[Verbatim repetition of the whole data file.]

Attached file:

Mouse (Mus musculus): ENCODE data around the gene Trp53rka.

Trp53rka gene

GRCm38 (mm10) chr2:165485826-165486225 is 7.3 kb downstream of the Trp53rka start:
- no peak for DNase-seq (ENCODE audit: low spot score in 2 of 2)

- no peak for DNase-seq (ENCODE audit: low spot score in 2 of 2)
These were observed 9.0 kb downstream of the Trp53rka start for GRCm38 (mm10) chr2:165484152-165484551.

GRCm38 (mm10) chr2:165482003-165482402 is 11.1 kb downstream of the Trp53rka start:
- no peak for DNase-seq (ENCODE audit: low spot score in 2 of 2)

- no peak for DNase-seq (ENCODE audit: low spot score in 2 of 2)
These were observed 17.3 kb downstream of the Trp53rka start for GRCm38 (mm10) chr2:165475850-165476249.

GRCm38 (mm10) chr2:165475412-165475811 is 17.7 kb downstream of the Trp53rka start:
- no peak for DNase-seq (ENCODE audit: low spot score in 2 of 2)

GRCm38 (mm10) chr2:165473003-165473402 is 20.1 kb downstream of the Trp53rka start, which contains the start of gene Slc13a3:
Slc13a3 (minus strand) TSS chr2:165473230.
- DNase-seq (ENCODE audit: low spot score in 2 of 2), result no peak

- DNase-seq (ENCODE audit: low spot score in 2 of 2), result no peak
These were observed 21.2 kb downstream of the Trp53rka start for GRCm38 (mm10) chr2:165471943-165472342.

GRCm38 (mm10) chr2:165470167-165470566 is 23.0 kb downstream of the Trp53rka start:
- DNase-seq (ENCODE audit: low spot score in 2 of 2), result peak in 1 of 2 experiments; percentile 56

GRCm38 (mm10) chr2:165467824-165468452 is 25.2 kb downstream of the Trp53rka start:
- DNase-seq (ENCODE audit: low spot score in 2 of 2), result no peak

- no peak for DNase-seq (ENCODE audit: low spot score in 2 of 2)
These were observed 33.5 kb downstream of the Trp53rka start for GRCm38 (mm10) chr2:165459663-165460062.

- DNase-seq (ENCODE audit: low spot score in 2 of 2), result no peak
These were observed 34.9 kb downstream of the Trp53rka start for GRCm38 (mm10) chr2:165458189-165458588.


Mouse (Mus musculus): ENCODE data around the gene Trp53rka.

Trp53rka gene

GRCm38 (mm10) chr2:165485826-165486225 is 7.3 kb downstream of the Trp53rka start:
- no peak for DNase-seq (ENCODE audit: low spot score in 2 of 2)

- no peak for DNase-seq (ENCODE audit: low spot score in 2 of 2)
These were observed 9.0 kb downstream of the Trp53rka start for GRCm38 (mm10) chr2:165484152-165484551.

GRCm38 (mm10) chr2:165482003-165482402 is 11.1 kb downstream of the Trp53rka start:
- no peak for DNase-seq (ENCODE audit: low spot score in 2 of 2)

- no peak for DNase-seq (ENCODE audit: low spot score in 2 of 2)
These were observed 17.3 kb downstream of the Trp53rka start for GRCm38 (mm10) chr2:165475850-165476249.

GRCm38 (mm10) chr2:165475412-165475811 is 17.7 kb downstream of the Trp53rka start:
- no peak for DNase-seq (ENCODE audit: low spot score in 2 of 2)

GRCm38 (mm10) chr2:165473003-165473402 is 20.1 kb downstream of the Trp53rka start, which contains the start of gene Slc13a3:
Slc13a3 (minus strand) TSS chr2:165473230.
- DNase-seq (ENCODE audit: low spot score in 2 of 2), result no peak

- DNase-seq (ENCODE audit: low spot score in 2 of 2), result no peak
These were observed 21.2 kb downstream of the Trp53rka start for GRCm38 (mm10) chr2:165471943-165472342.

GRCm38 (mm10) chr2:165470167-165470566 is 23.0 kb downstream of the Trp53rka start:
- DNase-seq (ENCODE audit: low spot score in 2 of 2), result peak in 1 of 2 experiments; percentile 56

GRCm38 (mm10) chr2:165467824-165468452 is 25.2 kb downstream of the Trp53rka start:
- DNase-seq (ENCODE audit: low spot score in 2 of 2), result no peak

- no peak for DNase-seq (ENCODE audit: low spot score in 2 of 2)
These were observed 33.5 kb downstream of the Trp53rka start for GRCm38 (mm10) chr2:165459663-165460062.

- DNase-seq (ENCODE audit: low spot score in 2 of 2), result no peak
These were observed 34.9 kb downstream of the Trp53rka start for GRCm38 (mm10) chr2:165458189-165458588.